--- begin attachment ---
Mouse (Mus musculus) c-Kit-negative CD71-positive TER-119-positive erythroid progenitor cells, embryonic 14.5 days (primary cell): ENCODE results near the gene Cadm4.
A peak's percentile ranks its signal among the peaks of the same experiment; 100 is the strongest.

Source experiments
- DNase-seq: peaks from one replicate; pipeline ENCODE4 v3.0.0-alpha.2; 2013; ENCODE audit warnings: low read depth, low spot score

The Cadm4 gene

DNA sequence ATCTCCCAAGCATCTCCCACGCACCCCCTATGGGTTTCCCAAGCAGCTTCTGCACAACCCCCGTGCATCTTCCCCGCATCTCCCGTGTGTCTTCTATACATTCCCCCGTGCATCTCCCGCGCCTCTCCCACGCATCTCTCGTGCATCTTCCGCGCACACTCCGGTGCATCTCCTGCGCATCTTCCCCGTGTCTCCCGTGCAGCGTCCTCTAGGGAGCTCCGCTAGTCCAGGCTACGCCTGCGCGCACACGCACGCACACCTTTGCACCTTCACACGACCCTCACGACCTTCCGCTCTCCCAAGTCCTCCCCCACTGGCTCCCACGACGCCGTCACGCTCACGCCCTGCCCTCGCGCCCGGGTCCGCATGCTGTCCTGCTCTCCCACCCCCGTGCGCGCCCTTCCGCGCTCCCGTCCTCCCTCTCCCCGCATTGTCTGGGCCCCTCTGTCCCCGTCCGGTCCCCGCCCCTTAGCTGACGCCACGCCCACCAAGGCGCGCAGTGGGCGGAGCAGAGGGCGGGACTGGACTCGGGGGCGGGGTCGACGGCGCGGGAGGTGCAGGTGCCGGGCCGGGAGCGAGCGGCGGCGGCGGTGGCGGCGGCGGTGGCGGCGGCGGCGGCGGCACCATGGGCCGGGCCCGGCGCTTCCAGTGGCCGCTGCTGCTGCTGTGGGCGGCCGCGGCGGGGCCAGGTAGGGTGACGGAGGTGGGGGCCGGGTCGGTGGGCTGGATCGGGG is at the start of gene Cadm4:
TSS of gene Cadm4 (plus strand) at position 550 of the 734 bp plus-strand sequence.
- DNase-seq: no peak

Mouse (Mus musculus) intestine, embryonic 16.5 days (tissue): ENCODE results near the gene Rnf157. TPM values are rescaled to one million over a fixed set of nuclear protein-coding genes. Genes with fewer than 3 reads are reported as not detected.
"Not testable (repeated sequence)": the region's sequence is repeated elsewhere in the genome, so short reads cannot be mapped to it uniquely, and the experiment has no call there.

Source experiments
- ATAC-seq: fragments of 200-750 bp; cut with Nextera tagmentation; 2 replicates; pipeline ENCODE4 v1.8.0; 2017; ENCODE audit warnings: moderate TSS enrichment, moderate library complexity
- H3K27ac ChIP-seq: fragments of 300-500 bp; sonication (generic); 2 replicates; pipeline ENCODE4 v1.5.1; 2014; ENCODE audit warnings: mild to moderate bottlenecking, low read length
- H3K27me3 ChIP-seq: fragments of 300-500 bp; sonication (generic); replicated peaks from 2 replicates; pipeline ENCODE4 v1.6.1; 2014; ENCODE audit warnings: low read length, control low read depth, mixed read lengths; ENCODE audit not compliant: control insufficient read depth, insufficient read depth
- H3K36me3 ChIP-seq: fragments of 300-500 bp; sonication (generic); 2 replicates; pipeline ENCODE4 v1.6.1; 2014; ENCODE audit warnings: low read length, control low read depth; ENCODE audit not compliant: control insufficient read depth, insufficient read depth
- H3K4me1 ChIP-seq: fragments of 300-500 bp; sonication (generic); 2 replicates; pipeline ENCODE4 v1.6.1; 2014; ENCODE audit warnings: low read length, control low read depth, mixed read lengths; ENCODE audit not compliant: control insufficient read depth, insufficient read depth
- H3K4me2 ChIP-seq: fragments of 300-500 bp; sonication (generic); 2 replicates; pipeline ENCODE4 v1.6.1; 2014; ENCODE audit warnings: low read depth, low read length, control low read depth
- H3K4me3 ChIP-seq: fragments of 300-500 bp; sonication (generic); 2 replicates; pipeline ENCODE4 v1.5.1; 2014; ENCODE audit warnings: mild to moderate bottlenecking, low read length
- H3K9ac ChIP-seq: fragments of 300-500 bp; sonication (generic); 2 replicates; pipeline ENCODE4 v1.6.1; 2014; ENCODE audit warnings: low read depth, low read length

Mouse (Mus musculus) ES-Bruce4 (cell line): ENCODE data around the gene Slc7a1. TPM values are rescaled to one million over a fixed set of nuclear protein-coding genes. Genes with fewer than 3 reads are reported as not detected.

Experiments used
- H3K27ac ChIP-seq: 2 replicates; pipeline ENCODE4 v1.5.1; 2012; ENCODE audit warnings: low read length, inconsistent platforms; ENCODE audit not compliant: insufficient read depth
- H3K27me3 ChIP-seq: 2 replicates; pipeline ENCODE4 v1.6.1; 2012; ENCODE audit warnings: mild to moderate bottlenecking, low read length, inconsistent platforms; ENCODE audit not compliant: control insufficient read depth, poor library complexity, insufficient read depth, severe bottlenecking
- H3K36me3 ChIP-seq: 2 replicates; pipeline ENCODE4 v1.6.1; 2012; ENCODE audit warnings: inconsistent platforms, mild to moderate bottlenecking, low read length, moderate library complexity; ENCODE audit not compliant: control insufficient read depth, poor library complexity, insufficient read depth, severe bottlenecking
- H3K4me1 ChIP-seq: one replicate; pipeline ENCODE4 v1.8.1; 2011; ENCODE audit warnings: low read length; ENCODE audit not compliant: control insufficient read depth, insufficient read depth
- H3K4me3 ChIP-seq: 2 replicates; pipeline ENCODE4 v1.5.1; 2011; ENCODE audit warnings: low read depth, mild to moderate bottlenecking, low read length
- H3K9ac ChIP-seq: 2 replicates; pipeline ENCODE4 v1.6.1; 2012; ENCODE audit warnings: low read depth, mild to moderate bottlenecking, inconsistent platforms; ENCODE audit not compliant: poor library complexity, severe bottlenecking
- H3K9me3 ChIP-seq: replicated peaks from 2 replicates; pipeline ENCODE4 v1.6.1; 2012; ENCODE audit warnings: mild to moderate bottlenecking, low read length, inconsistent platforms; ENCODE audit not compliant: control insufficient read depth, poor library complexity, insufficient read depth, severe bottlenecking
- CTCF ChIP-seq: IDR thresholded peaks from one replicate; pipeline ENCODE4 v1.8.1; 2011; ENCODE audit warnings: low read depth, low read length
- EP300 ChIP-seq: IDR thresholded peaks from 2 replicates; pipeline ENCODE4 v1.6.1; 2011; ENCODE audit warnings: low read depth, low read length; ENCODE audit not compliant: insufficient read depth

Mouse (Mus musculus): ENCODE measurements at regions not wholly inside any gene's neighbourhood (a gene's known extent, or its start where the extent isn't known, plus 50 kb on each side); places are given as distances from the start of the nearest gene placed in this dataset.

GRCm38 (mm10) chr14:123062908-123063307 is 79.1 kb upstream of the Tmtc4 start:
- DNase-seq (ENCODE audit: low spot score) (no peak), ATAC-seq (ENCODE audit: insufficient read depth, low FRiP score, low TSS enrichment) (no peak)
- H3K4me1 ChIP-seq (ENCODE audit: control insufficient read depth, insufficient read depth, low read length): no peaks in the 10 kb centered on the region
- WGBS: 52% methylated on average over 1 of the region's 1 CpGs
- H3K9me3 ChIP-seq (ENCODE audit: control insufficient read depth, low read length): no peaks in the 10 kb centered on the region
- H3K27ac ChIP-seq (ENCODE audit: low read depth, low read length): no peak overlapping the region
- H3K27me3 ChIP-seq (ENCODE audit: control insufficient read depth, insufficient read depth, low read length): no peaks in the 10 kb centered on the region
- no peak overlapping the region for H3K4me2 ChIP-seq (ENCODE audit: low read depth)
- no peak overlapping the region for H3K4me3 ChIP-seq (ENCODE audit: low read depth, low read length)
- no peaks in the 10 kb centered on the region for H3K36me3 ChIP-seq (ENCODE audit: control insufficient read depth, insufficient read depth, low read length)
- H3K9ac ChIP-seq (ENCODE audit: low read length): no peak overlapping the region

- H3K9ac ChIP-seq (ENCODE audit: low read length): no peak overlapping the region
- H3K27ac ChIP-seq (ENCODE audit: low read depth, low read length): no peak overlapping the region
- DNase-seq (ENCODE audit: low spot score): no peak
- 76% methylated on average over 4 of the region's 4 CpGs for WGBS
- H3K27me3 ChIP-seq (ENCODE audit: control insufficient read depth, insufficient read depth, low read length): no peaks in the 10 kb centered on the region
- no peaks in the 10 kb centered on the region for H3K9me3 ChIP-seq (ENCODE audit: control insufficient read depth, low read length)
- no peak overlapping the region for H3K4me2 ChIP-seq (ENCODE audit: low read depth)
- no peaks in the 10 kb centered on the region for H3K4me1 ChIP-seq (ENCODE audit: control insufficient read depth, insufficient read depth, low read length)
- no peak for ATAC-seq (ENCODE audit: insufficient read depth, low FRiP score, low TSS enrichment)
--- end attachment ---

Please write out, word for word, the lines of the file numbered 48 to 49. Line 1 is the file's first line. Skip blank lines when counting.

- no peaks in the 10 kb centered on the region for H3K9me3 ChIP-seq (ENCODE audit: control insufficient read depth, low read length)
- no peak overlapping the region for H3K4me2 ChIP-seq (ENCODE audit: low read depth)